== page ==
Jay Leno Speaks Out On behalf of BMW's Hydrogen Initiative - VIDEO STORY
How The AUTO CHANNEL Sees It
By Marc J. Rauch, Exec. Vice President & Co-Publisher
My partner, Bob Gordon, and I have put a fair amount of time into examining the issues and alternative technologies available to solve the energy/pollution/foreign oil dependency problem. Frankly, it’s surprising that we could have arrived at a serious position on any topic since we laugh and joke about everything, almost non-stop.
But we have, and in short, it’s this: Internal combustion engines are still the way to go, but not gasoline or diesel-powered.
For the near-term, car companies should be building compressed natural gas (CNG) vehicles (mandated by legislation, if necessary). Currently, of all the large car makers, only Honda is producing CNG cars (Civic) in the U.S. CNG is in plentiful supply, right here and right now in America; it’s cheaper than gasoline and provides more power per gallon than gasoline (corn ethanol, by comparison, produces less power per gallon than gasoline); and it doesn’t cause the air pollution problems that gasoline or diesel do. CNG distribution should be mandated immediately. Every filling station should be required to have at least one CNG pump. States like California had no trouble forcing oil companies and gas stations to produce and sell that poison MTBE gasoline, so they owe us, the public, to do something correct. This would be a good first effort.
Also, for the near, but more important longer-term, we believe, like Jay Leno, that the hydrogen-powered internal combustion engine is the ultimate solution. Hydrogen-powered internal combustion engine technology is here, right now – BMW has proven this. As compared to hydrogen fuel-cell engines or stored-electric engines, it doesn’t have to wait for battery technology to improve to give us the driving characteristics that we are used to (speed and driving range). And, like hydrogen fuel-cell engines, the internal combustion hydrogen engine does not pollute. The base ingredient is water, and the end result is water.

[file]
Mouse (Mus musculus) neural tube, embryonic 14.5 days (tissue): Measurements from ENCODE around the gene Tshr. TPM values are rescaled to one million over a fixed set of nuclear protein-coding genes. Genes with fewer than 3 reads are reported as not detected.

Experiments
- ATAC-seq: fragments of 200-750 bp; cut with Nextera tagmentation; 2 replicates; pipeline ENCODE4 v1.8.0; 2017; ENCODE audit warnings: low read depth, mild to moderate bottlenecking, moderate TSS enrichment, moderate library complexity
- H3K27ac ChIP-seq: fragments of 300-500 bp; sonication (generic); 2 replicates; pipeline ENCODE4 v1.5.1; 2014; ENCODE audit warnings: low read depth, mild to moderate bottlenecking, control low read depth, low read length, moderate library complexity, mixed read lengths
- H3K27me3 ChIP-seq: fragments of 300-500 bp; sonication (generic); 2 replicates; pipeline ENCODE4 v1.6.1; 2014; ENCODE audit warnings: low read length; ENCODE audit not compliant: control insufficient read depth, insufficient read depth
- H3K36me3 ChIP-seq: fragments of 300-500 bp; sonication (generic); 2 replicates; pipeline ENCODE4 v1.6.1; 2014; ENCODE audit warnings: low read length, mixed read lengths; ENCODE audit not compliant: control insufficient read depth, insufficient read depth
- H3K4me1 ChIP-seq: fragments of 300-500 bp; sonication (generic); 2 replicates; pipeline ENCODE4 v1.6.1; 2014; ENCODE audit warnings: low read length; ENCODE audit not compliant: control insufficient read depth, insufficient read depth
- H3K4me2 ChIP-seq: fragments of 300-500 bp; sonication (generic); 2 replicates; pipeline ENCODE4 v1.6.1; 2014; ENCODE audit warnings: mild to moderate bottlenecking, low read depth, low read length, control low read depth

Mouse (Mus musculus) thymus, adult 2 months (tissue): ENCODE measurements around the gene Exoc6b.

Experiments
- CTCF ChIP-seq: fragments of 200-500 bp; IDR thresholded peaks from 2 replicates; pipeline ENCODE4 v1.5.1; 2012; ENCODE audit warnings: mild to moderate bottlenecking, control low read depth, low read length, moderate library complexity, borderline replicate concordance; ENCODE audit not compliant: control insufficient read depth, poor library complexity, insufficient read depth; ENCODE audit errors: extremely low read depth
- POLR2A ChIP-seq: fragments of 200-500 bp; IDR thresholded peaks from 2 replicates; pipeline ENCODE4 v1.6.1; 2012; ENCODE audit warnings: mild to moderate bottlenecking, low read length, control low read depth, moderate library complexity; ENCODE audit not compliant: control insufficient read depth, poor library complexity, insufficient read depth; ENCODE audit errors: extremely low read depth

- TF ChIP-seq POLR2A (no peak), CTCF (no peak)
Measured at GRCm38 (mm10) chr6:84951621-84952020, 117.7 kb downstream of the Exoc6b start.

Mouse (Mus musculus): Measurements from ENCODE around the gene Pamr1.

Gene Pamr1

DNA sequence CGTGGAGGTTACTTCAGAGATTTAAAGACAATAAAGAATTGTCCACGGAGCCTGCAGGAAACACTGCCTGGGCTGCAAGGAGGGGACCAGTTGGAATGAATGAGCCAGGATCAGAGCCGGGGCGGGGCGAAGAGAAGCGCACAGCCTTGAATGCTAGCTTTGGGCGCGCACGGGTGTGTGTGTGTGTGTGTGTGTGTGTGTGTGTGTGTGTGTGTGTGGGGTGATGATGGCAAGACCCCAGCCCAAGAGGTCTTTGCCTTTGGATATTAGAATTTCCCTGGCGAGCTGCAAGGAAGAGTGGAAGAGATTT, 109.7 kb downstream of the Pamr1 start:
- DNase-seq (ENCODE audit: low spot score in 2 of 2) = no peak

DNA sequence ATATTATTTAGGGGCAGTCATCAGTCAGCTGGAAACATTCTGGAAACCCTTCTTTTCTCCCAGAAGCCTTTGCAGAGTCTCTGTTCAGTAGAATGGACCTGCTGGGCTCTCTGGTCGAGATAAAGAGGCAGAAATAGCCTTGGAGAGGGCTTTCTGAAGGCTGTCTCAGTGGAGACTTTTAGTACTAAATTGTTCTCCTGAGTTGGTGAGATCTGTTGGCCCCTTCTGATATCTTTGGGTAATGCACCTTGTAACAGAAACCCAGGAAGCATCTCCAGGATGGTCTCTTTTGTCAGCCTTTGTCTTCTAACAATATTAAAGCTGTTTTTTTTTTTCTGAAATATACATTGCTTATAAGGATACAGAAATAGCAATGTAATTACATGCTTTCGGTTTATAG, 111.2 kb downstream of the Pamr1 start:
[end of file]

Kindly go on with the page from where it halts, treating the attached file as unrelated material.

The only thing lacking is hydrogen fuel availability on a large scale local level; but then this problem is shared by hydrogen fuel-cell engines, which requires the same hydrogen fuel. So, presuming that the Federal or State Government(s) can mandate CNG distribution, then they can do the same for hydrogen fuel. Why bother waiting for battery technology to improve when we can go straight to hydrogen internal combustion.
It’s disappointing that other than Quantum Technologies (www.qtww.com), no other car makers have supported the BMW vision, and unfortunately Quantum’s support seems to be waning in favor of other commercial opportunities. We hope that they will re-new their own energy to continue with internal combustion hydrogen engines and that the other car companies will see the light (especially if it’s a wind-powered electric light).
We’ve yet to hear good, rational reasons why the hydrogen fuel-cell alternative is better than hydrogen internal combustion. If you know of any, please share it with us and our audience.
Thanks for your time, and now, herrre's Jay: